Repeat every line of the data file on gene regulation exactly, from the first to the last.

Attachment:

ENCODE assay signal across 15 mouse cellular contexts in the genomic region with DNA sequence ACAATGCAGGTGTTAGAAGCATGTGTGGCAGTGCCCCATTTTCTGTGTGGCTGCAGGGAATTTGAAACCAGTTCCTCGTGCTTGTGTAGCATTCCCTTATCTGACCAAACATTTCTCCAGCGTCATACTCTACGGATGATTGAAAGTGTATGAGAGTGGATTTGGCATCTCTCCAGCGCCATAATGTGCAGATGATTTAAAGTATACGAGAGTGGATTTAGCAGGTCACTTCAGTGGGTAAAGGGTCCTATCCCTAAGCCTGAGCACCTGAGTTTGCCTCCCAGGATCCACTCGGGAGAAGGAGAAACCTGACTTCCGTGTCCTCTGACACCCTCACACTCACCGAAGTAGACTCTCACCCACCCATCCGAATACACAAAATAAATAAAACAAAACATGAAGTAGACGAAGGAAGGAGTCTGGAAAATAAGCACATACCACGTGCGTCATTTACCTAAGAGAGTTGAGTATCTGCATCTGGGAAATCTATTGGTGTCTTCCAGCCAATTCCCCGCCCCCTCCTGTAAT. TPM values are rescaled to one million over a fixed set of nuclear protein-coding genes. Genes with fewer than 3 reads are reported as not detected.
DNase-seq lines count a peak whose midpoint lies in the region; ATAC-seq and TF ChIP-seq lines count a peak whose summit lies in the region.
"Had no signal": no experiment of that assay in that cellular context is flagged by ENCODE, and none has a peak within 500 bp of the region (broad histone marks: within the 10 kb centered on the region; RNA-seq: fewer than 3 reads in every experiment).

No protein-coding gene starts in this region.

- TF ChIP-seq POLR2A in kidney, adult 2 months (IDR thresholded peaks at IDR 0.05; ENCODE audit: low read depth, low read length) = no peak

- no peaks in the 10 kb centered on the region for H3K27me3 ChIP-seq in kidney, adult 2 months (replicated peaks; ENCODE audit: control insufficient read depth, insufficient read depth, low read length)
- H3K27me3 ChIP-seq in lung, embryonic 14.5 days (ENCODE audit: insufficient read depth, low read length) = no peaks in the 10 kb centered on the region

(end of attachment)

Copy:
ENCODE assay signal across 15 mouse cellular contexts in the genomic region with DNA sequence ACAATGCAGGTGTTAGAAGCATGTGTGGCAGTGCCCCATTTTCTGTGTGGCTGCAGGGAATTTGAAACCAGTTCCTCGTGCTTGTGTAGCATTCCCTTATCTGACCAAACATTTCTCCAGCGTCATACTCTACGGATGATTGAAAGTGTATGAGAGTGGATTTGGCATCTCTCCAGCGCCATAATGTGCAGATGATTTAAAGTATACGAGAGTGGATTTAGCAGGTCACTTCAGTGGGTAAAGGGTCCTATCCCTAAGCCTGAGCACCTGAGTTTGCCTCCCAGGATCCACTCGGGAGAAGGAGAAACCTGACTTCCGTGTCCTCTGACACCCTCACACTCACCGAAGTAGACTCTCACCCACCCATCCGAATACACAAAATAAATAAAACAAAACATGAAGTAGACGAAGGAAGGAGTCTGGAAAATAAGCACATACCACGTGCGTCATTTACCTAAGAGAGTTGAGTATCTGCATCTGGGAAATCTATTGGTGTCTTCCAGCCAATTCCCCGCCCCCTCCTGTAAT. TPM values are rescaled to one million over a fixed set of nuclear protein-coding genes. Genes with fewer than 3 reads are reported as not detected.
DNase-seq lines count a peak whose midpoint lies in the region; ATAC-seq and TF ChIP-seq lines count a peak whose summit lies in the region.
"Had no signal": no experiment of that assay in that cellular context is flagged by ENCODE, and none has a peak within 500 bp of the region (broad histone marks: within the 10 kb centered on the region; RNA-seq: fewer than 3 reads in every experiment).

No protein-coding gene starts in this region.

- TF ChIP-seq POLR2A in kidney, adult 2 months (IDR thresholded peaks at IDR 0.05; ENCODE audit: low read depth, low read length) = no peak

- no peaks in the 10 kb centered on the region for H3K27me3 ChIP-seq in kidney, adult 2 months (replicated peaks; ENCODE audit: control insufficient read depth, insufficient read depth, low read length)
- H3K27me3 ChIP-seq in lung, embryonic 14.5 days (ENCODE audit: insufficient read depth, low read length) = no peaks in the 10 kb centered on the region